advertisement
 

  Back to Ask the Diabetes Team Ask the Diabetes Team
Question:

From Cynthiana, Kentucky, USA:

Recently, my two year old grandson as admitted to the hospital with pneumonia and had high blood sugars which the doctors thought it might just be a fluke. They ordered a GAD test which came back negative, so we thought he did not have diabetes, but his blood sugars still run high, and he was diagnosed with typeá1 diabetes. What are the odds of the GAD test being negative and my grandson still having diabetes? Could there be something else we need to be looking at?

Answer:

By far the most likely possibility, if your grandson is of Caucasian descent, is that he does indeed have typeá1A (autoimmune) diabetes. This cannot be excluded because his anti-GAD test was negative. His parents should talk to the doctor about getting the other two standard antibody tests, which are the ICA512 or islet cell antibodies (but not the old immunofluoresence test), and the IAA or anti-insulin antibody test.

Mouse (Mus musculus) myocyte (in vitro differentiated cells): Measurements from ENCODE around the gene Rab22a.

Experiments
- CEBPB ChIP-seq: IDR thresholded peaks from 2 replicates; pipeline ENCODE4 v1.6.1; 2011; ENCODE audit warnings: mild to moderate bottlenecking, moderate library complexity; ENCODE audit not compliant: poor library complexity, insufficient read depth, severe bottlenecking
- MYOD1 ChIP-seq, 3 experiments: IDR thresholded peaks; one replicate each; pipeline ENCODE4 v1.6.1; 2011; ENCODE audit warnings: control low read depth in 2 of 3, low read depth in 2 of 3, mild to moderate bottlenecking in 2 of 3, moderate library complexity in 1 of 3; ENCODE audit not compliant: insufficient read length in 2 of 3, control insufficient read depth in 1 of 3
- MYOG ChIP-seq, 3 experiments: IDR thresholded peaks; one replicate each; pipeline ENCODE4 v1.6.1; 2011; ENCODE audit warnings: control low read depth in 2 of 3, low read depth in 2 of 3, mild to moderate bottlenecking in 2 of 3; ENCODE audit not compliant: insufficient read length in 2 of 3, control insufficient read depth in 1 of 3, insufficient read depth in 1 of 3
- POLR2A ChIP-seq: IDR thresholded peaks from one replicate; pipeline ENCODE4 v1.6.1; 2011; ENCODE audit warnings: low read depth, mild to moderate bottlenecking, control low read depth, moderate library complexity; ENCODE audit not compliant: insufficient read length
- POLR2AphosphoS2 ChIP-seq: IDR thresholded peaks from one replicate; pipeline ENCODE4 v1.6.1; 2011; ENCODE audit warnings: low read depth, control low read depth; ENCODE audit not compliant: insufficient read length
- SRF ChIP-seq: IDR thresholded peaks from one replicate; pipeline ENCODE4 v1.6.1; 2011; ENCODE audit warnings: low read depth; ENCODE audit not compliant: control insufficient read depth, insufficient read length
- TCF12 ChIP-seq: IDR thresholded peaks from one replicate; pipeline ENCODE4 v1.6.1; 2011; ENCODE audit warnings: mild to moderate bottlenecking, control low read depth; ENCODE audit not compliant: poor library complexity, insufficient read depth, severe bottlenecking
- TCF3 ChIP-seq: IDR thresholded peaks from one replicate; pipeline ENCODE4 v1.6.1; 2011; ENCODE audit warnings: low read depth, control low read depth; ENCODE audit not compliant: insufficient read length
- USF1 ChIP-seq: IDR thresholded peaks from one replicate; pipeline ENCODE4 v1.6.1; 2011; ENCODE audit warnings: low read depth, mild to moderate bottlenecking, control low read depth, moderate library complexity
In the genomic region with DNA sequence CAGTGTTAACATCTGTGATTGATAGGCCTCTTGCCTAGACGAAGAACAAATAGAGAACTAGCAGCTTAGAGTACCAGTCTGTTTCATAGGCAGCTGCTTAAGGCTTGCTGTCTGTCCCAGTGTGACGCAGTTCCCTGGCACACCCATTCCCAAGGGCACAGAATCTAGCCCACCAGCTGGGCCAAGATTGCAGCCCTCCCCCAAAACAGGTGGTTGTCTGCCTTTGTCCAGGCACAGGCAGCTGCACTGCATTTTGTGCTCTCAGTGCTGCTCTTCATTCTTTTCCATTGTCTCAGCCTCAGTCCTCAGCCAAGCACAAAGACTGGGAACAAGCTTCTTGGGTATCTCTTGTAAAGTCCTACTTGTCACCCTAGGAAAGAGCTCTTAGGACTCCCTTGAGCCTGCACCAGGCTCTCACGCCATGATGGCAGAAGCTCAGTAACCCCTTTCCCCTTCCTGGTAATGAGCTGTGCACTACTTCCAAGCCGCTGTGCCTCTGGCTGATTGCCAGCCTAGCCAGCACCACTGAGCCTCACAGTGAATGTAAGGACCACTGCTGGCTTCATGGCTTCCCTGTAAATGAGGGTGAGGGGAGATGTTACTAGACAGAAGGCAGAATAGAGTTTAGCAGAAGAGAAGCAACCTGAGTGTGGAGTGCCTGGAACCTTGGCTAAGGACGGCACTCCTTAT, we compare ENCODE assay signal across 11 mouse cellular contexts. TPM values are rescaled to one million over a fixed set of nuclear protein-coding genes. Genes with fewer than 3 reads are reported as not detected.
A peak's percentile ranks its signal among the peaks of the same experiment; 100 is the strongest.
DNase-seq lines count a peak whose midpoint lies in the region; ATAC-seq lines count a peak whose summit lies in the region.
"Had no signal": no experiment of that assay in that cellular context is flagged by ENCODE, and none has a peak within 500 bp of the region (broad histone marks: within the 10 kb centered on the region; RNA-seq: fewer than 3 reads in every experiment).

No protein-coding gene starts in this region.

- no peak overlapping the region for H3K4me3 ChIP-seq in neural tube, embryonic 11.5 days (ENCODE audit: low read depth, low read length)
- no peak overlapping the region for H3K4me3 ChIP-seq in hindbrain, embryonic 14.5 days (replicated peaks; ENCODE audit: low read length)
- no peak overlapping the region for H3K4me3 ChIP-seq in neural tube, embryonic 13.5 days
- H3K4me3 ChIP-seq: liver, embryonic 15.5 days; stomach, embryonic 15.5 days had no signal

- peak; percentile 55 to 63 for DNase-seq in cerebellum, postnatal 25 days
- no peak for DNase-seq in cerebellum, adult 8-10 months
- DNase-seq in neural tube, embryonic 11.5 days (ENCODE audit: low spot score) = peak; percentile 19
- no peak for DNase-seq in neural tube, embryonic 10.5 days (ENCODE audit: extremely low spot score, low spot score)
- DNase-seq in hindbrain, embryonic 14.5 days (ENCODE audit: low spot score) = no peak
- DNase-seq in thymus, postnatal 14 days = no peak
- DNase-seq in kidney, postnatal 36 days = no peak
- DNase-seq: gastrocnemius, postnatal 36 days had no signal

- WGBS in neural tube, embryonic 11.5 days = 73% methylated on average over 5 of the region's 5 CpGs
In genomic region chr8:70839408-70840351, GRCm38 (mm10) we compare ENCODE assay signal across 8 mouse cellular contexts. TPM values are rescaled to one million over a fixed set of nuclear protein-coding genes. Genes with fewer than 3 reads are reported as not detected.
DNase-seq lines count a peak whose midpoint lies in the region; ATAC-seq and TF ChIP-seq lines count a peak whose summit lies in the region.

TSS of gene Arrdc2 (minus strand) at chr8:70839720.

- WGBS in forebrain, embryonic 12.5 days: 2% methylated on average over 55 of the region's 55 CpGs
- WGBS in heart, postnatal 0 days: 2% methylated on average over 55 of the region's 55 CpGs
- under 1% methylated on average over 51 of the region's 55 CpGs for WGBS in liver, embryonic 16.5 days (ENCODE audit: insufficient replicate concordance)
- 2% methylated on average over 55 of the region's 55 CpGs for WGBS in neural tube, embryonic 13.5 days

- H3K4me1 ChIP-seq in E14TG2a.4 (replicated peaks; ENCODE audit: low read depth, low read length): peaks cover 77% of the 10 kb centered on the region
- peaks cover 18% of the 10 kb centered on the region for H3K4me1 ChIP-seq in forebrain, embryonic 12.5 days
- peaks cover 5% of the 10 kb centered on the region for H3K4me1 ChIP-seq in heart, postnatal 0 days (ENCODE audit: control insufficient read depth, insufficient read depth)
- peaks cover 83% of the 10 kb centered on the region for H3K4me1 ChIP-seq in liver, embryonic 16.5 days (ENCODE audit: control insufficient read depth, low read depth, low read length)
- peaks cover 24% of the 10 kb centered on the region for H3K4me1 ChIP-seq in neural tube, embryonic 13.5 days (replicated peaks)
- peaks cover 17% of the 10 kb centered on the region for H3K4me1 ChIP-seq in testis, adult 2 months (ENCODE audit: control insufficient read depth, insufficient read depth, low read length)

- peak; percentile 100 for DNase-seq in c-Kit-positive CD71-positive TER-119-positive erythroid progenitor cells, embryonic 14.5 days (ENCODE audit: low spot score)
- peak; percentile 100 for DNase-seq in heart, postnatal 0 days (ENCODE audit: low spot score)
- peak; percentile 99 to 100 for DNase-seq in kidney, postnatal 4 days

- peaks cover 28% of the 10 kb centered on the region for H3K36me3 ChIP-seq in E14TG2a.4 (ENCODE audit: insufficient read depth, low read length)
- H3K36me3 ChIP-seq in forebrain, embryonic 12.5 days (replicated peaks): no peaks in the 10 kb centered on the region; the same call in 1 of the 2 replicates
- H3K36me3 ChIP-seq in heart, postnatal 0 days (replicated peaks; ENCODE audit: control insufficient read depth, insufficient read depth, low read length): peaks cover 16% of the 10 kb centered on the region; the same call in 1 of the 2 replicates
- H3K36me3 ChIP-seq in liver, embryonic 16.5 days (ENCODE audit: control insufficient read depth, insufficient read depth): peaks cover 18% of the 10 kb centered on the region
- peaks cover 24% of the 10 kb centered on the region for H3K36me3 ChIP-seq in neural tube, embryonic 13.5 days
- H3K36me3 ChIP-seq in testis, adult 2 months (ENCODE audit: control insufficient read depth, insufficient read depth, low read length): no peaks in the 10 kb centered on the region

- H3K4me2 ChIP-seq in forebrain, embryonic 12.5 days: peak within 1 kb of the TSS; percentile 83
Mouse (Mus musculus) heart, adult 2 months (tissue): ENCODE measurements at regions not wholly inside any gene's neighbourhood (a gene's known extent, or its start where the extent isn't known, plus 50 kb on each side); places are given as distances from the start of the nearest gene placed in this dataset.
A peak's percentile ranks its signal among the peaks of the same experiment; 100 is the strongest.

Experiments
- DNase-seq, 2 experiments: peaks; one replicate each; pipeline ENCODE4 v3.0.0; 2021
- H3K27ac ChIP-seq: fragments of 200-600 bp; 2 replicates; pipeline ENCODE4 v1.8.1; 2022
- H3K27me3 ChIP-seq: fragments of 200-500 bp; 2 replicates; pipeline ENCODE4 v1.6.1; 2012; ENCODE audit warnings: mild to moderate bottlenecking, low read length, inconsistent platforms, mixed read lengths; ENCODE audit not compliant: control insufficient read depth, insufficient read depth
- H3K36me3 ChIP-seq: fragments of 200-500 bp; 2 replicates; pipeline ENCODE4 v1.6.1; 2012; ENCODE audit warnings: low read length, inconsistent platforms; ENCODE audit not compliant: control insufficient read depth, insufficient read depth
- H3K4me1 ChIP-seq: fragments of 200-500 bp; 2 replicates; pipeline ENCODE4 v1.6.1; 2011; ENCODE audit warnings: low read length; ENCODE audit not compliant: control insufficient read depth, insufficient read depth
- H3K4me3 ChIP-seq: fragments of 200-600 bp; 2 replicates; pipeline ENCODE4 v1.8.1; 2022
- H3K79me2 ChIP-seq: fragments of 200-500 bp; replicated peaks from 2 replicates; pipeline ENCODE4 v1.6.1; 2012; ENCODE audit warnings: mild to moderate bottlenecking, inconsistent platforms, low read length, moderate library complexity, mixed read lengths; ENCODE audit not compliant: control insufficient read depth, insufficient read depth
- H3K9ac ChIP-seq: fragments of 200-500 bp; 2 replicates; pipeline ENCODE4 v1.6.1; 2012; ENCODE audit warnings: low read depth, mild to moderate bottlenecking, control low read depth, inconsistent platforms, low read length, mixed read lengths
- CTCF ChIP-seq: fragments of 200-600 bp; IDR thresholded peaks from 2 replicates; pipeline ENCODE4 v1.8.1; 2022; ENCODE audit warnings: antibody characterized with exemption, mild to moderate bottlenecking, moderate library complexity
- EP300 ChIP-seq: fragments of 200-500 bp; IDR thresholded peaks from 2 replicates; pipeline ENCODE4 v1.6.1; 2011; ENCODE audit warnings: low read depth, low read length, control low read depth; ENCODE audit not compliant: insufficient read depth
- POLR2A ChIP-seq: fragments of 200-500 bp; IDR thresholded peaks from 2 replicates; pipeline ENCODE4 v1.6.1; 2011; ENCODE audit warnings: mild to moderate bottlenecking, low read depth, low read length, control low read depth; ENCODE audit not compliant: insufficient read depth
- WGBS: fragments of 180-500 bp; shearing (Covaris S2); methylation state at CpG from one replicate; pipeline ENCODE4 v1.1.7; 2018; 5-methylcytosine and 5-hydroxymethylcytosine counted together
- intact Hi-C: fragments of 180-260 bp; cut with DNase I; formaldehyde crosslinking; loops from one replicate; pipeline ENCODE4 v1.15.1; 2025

There is approximately a 5% chance that he might have typeá1B diabetes which is indistinguishable clinically, but in which the conventional antibody tests are all negative, and there is about a 50% chances of becoming insulin independent after a number of weeks.

DOB

DTQ-20010902170854
Original posting 10 Sep 2001
Posted to Diagnosis and Symptoms

  
advertisement


                 
  Home Return to Top

Last Updated: Tuesday April 06, 2010 15:09:26
This Internet site provides information of a general nature and is designed for educational purposes only. If you have any concerns about your own health or the health of your child, you should always consult with a physician or other health care professional.

This site is published by T-1 Today, Inc. (d/b/a Children with Diabetes), a 501c3 not-for-profit organization, which is responsible for its contents.
By using this site, you agree to our Terms of Use, Legal Notice, and Privacy Policy.
© Children with Diabetes, Inc. 1995-2015. Comments and Feedback.